URLs du Jour


  • I suppose it was only a matter of time, but congressional Republicans, tired of Democrats having a monopoly on stupid proposals so far this year, decided to come up with one of their own:
    Republican politicians on Thursday called for a sweeping new federal law that would require all Internet providers and operators of millions of Wi-Fi access points, even hotels, local coffee shops, and home users, to keep records about users for two years to aid police investigations.
    At the Technology Liberation Front, Adam Thierer has a link-filled article demonstrating why such proposals are invasive, abusive, and ineffective in fighting the ostensible target, child pornographers.

  • Cracked has a funny take on 5 Ways People Are Trying to Save the World (That Don't Work). My only regret is they stopped at five. The language is soft-R. I laughed at this one, which is part of their look at antibacterial soap:
    Nature is a funny thing. Not "knock-knock joke" funny, but "horrifying death preceded by agonizing suffering" funny. The thing about biology is that while it is really easy to kill a lot of something, it's a lot harder to kill all of something. And the survivors tend to be a lot tougher and pissed off.
    Cracked also liveblogged the Oscars:
    They had Daniel Craig presenting with Sarah Jessica Parker? That's a little bit of a lopsided duo. You have James Bond up there looking like he's made out of tuxedos and tans, and then there's Parker who looks like somebody microwaved Barbara Streisand.
    The power went out at Pun Salad Manor somewhere between Best Director and Best Actress. Nature is a funny thing.

Killing Floor

[Amazon Link]

Starting off reading a new series: the Jack Reacher novels by Lee Child. This one came out in 1997; number 13 is due out in April. So it's a franchise.

Jack is an ex-military policeman, tired of bouncing around the world from one army base to the next. So he's drifting aimlessly through America, taking in the sights he's heard about throughout his life. One day he winds up in sleepy Margrave, Georgia, a town notable for its impeccably-maintained parks, homes, and businesses; he's heard a rumor that an old blues singer, "Blind Blake" had roots there. But Jack's only there briefly before he gets arrested for a shocking, brutal homicide. The rest of the book concerns his efforts to clear his name and bring the real killers to justice.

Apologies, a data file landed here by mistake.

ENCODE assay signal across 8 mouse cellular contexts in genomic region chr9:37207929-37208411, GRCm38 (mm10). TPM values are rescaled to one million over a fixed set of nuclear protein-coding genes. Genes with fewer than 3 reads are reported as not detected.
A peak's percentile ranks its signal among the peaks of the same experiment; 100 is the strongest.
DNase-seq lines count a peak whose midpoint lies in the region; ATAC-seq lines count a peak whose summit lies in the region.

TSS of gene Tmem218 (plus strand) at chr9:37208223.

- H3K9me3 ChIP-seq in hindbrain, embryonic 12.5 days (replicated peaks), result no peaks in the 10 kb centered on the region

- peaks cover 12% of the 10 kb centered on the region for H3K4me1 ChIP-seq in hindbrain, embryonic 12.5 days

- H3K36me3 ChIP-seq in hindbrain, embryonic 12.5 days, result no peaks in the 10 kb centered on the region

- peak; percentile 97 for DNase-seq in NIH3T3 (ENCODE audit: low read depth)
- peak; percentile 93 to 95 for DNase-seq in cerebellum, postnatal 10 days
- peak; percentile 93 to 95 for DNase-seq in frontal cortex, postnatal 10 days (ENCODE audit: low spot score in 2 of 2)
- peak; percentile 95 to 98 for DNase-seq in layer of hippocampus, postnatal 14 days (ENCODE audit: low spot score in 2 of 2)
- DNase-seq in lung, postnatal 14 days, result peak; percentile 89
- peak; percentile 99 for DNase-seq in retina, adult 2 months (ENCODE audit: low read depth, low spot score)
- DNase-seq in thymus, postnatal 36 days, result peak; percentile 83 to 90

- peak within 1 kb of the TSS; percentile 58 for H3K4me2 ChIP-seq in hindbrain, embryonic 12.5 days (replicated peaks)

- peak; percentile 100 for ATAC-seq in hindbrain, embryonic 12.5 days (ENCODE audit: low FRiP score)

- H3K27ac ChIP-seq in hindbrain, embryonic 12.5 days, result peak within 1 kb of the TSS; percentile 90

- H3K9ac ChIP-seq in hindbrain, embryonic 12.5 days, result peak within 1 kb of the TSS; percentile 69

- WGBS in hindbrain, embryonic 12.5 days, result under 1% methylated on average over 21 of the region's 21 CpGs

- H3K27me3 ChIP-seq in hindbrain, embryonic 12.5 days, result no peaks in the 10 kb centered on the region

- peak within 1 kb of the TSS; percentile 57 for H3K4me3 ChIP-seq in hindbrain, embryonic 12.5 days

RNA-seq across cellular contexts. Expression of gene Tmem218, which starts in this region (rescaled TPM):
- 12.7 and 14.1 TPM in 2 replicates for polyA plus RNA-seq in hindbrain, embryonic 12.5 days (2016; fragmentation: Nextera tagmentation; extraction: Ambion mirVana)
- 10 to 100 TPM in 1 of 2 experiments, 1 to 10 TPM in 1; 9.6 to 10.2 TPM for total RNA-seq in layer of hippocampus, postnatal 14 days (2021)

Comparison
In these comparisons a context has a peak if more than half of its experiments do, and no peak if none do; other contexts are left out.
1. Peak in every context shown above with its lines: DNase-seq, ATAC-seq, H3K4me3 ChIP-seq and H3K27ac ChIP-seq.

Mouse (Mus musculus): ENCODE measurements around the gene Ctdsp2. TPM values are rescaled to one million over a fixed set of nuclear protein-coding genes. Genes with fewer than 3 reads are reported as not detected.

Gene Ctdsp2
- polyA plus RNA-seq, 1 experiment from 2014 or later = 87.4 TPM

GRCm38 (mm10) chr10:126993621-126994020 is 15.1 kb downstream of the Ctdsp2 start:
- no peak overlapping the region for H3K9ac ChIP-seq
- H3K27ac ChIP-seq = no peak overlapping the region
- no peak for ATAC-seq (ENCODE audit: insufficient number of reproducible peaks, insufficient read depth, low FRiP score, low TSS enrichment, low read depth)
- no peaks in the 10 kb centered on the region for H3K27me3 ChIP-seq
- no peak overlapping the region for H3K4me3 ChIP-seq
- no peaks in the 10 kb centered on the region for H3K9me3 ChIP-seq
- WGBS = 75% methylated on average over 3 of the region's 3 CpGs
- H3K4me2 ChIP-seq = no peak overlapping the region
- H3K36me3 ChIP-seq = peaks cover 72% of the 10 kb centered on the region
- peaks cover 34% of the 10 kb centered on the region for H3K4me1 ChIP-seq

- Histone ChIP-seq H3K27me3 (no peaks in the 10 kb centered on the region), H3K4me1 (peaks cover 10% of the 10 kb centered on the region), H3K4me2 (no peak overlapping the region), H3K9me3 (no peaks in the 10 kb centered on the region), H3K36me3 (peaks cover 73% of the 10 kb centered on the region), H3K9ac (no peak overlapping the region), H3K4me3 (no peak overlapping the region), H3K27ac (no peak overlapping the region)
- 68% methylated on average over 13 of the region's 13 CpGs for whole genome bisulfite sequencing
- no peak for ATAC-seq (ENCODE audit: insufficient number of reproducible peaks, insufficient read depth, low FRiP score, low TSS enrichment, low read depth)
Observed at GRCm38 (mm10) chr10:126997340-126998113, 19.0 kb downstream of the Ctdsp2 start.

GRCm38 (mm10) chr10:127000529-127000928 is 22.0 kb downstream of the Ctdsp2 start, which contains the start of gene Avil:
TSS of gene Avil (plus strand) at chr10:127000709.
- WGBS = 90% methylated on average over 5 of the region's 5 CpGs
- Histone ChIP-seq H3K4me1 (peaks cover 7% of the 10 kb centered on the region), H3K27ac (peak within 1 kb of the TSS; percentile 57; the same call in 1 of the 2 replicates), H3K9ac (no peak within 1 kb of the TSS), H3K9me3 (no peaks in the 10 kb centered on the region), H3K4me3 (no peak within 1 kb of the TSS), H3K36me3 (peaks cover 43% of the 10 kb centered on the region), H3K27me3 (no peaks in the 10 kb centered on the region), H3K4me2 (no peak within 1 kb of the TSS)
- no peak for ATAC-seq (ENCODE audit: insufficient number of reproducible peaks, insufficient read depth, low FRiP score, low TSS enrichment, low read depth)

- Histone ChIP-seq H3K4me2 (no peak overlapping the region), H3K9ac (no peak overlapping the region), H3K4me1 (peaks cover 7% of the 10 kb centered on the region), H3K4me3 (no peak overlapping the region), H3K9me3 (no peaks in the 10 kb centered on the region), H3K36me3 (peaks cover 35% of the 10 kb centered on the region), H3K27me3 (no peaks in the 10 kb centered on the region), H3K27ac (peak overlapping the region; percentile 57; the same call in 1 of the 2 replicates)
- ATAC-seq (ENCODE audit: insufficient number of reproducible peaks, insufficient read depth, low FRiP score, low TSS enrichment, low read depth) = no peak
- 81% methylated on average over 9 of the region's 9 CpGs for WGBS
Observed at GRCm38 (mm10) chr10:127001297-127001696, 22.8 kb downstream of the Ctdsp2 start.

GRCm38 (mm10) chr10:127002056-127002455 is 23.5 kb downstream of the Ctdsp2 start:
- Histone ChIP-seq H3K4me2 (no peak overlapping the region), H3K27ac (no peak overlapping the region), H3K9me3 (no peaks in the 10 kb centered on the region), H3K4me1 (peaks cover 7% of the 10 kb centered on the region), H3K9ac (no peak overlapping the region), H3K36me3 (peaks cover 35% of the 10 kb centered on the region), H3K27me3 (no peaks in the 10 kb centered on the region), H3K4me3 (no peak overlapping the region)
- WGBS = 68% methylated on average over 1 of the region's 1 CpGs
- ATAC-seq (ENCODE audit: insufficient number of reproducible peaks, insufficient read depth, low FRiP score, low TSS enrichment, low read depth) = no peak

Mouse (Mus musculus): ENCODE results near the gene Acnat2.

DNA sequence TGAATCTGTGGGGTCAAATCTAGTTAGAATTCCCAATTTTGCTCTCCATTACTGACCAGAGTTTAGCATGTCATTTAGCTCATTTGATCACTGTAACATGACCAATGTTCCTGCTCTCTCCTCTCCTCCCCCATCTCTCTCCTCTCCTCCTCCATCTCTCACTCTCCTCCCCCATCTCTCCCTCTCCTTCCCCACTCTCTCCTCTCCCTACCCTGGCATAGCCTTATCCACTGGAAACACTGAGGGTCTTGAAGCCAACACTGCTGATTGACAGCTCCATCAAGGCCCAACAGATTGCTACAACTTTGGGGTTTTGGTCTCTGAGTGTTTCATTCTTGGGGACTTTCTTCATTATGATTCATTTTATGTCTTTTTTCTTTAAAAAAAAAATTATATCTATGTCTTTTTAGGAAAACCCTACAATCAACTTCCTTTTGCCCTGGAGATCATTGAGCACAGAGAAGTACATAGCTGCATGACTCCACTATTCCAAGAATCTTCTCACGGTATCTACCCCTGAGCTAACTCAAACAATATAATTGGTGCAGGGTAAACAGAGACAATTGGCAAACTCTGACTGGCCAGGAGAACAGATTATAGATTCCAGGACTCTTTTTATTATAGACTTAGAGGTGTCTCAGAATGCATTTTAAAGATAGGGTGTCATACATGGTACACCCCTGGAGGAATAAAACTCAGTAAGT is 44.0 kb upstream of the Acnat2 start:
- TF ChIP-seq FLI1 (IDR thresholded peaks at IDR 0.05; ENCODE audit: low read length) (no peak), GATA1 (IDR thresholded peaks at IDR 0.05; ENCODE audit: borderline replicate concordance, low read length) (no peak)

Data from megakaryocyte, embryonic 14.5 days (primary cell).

It's kind of a contradiction: a page turner with a lot of pages: more than 400 in the edition I read, medium-size type, and narrow margins. It's first-person narration, and Reacher keeps up a running inner monologue that makes Travis McGee, the original one-man bull session, look like Calvin Coolidge. (Sometimes repetitive. On page 381, Reacher observes, "Shotguns and children don't mix." A decent bit of tough-guy observation. He thinks it's swell enough so that, nine pages later, he trots it out again: "Children and shotguns don't mix." We got it the first time, Jack.)

Reacher is schooled in the lethal arts, wise to the ways of bad guys, and is not reluctant to blow them away unmercifully. As he unravels the mystery behind the killing, there's lots and lots of imaginative mayhem committed by both good guys and bad. The body count is high, and property damage is immense.

The plot also hinges on a massive unexplained coincidence, which I won't spoil, but I couldn't swallow.

Last Modified 2012-10-08 7:56 PM EDT

Babylon A. D.

[Amazon Link]

stars] [IMDb Link]

Well, I have a good excuse: it had Michelle Yeoh in it. She's awesome.

Vin Diesel plays Toorop; as the movie opens, he's barely surviving in a bleakly anarchic future Kazakhstan. But he's a man with a past, and one of his old employers (Gérard Depardieu, unrecognizable) is some sort of Kazakh gangster/warloard. Toorop is coerced into escorting a mysterious teenage girl and her nun handler (that's Ms. Yeoh) from a "Noelite" monastery through Siberia, across the Bering Strait, through North America, and into New York. There's a lot of shooting, kicking, explosions, and the like on the way.

I found myself liking the very beginning of this movie, as the grime and grittiness of the Kazakh dystopia was deftly pictured, and Vin Diesel was his usual hard-boiled self. But somewhere during the first hour, I think the filmmakers ran out of money, and the script kind of ran out of sense. So things got stupider, more pretentious, and much less interesting. So, fail.

Charlotte Rampling makes a late appearance as high priestess of the Noelite sect. I'm old enough to remember when Charlotte Rampling's looks were striking enough to be considered sexy. Now she's just really, really, scary looking.

Last Modified 2012-10-08 7:56 PM EDT